"I come from a competition-based reality show, but nonetheless, I know reality television," the America's Next Top Model winner notes. "And so I pulled him aside our first day, before we even started filming and we were rehearsing ... and I let him know that this is a safe place. We are artists, we are entertainers, and we are here to display the best of ourselves, and with each other we'll be even greater. I hold nothing against you -- I don't know enough, and even if I knew, I don't care -- and the playing field was just leveled and he was such a leader while we shot, being a veteran in that space."
"There were a lot of other guys -- and I'm 'the queen' -- they're scared to even sit next to me," she continues. "You know, I walk in, everyone runs away. I'm like, it's lunchtime. It's, I'm just Eva. But he ended up being a leader for a lot of the men, which was really cool."
Bolo isn't the only RHOA crossover happening on All the Queen's Men. Fellow franchise alum Kim Fields also joined the series, behind the camera. She's as a producer and directed four episodes for season 1.
"She was so amazing, the only lady director," Marcille says. "Kim Fields came in there, and baby! First of all, I was terrified, because I know her as Regine [from Living Single], I know her as the lady we all love behind the camera, but to see her now as my director? And as a producer? And knowing that not just my life is on the line, but I'm holding hers, too? Oh my god, pressure, to say the least. But it was absolutely amazing, she has so much grace. She is such a professional, she's so giving as a director, and she knows what she wants. I pulled my character from her."
"Is that the word on the street?" she quips, playing coy. "You know what? The streets talk a whole lot for a year and a half, shut-down."
Speaking hypothetically, Marcille says the opportunity excites her because it would be, well, a vacation.
"A vacation," she reiterates. "I have not rested at all. Which is, I count it all, joy by the grace of God, there go I. I do the news on The Rickey Smiley Morning Show, I talk about how many millions of Americans are unemployed. And so I thank God and my lucky stars for my employment -- but if I could go and just relax for a week? Oh geez. Ah! The reason why it wouldn't work for me is because I'd be asleep the whole time."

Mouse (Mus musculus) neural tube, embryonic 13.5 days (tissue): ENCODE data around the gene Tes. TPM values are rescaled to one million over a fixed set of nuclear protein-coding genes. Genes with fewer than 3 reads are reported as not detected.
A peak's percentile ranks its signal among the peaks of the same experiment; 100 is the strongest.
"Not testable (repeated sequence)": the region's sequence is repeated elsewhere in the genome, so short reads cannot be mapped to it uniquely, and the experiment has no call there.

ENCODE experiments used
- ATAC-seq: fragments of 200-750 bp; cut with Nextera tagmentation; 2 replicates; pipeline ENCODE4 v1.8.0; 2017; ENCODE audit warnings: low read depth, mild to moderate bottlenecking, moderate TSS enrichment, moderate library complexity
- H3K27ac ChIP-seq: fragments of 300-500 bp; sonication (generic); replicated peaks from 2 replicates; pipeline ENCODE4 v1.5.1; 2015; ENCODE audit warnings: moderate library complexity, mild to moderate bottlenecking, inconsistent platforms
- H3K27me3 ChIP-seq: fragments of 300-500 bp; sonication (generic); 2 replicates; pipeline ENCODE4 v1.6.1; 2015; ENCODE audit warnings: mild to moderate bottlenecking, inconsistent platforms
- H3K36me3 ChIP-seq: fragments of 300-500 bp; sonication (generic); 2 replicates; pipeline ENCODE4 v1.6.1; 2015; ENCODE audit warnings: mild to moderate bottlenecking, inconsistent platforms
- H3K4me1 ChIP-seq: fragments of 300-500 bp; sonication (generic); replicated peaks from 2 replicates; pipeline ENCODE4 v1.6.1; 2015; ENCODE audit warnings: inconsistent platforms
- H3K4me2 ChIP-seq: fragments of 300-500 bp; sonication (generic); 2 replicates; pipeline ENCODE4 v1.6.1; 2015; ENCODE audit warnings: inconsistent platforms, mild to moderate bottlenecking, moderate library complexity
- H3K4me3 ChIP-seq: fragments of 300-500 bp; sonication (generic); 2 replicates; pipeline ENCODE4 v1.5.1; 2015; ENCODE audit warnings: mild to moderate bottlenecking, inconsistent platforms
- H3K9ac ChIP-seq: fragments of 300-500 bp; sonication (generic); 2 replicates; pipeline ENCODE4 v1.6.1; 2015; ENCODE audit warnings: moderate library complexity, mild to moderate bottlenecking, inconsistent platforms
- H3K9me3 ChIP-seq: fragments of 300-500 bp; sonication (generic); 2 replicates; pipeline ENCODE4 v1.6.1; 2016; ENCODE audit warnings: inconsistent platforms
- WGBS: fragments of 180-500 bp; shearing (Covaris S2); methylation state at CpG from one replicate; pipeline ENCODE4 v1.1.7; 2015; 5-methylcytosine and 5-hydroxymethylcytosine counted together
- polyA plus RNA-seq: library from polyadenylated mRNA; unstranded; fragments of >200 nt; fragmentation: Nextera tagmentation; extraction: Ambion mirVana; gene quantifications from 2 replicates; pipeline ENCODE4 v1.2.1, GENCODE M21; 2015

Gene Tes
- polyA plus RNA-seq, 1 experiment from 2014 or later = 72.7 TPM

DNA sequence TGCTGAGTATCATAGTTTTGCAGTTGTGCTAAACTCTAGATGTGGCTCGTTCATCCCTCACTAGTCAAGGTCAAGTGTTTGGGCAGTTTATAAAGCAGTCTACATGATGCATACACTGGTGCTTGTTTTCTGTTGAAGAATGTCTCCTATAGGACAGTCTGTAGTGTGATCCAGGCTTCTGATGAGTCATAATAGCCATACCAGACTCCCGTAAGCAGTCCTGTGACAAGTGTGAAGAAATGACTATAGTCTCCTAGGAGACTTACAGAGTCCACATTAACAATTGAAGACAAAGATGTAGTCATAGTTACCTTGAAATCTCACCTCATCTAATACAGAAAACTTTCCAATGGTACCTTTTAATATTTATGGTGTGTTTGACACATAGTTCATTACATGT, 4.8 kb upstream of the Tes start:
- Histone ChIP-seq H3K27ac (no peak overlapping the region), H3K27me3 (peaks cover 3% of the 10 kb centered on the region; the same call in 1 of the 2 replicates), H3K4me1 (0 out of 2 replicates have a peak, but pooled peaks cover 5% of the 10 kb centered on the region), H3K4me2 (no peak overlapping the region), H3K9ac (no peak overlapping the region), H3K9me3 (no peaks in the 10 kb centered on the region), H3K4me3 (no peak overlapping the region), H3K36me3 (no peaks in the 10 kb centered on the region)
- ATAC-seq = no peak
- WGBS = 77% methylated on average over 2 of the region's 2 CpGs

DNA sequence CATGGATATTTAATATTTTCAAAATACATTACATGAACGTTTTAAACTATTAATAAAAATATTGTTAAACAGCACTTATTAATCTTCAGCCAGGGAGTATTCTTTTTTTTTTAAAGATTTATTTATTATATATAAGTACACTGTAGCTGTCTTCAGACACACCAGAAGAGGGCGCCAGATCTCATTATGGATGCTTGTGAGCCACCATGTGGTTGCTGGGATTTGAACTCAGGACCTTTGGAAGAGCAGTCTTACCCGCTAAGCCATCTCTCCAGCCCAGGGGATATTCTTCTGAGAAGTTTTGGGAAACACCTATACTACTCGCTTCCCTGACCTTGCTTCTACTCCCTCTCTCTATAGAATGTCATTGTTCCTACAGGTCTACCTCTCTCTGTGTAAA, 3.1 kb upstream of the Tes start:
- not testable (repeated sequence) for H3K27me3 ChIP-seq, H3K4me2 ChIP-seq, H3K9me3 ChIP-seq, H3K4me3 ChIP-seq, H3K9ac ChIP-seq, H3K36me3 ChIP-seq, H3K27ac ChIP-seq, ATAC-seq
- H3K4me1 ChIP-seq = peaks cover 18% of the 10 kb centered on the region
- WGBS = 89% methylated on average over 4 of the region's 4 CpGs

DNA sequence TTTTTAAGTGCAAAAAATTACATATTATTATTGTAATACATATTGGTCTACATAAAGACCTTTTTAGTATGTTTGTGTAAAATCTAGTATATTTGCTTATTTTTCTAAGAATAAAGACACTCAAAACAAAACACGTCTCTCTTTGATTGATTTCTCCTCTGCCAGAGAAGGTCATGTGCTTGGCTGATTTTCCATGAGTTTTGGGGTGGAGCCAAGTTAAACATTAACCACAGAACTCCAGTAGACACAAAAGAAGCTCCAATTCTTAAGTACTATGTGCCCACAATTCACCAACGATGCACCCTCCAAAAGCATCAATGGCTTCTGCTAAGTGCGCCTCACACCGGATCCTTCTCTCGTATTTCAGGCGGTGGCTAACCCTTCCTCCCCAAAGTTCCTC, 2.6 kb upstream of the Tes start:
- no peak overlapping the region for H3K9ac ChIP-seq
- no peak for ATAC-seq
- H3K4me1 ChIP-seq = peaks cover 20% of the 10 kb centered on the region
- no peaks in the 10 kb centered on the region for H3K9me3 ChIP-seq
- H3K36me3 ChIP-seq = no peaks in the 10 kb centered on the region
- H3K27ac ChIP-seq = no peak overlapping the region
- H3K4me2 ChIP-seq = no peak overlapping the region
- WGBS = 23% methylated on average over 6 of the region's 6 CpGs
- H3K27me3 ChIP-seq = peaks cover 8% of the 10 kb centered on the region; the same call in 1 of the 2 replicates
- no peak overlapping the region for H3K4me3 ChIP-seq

As for rejoining RHOA, Marcille offers a simple "Never say never."
"I'm very grateful for the opportunities that I had," she says. "You know, when I did Real Housewives of Atlanta, I was pregnant -- I had two kids while doing the show -- and as much as I love acting, I've been acting since Kevin Hill, Everybody Hates Chris, right? The early 2000s, but I was pregnant and you can't really do much acting. So it afforded me a great job and opportunity at a time where I would most likely be sitting at home, rubbing my belly. So I am grateful to Real Housewives of Atlanta, to Andy [Cohen], more so than anything, because I got Cynthia Bailey from it. Listen, that is my girl, my right and left hands. I don't know what I did all these years without her."
"And then I also got Kenya, Kenya Moore from it," she continues. "I mean, my little cousins asked me to take a picture in my great room because of the piano, the baby grand, that Kenya got me. Like Kenya's amazing, Kandi Burruss, like, those three relationships alone. I... Housewives owes me nothing, I thank you."
For now, Marcille is more focused on BET than Bravo, and she promises All the Queen's Men will entertain viewers -- and then some.
"It is boss. It is captivating. It is hot," she says of her new series. "Listen, church people? Hold your hat on tight and watch it on a Friday night, not on the Sabbath, OK? Because this right here, you're going to have to repent afterward. It is delicious."
"I mean, if you're wearing a wig, make sure you hold onto it tight," Marcille adds. "Get your wig glued down."
All the Queen's Men starts streaming on BET+ starting Sept. 9. Watch the trailer below: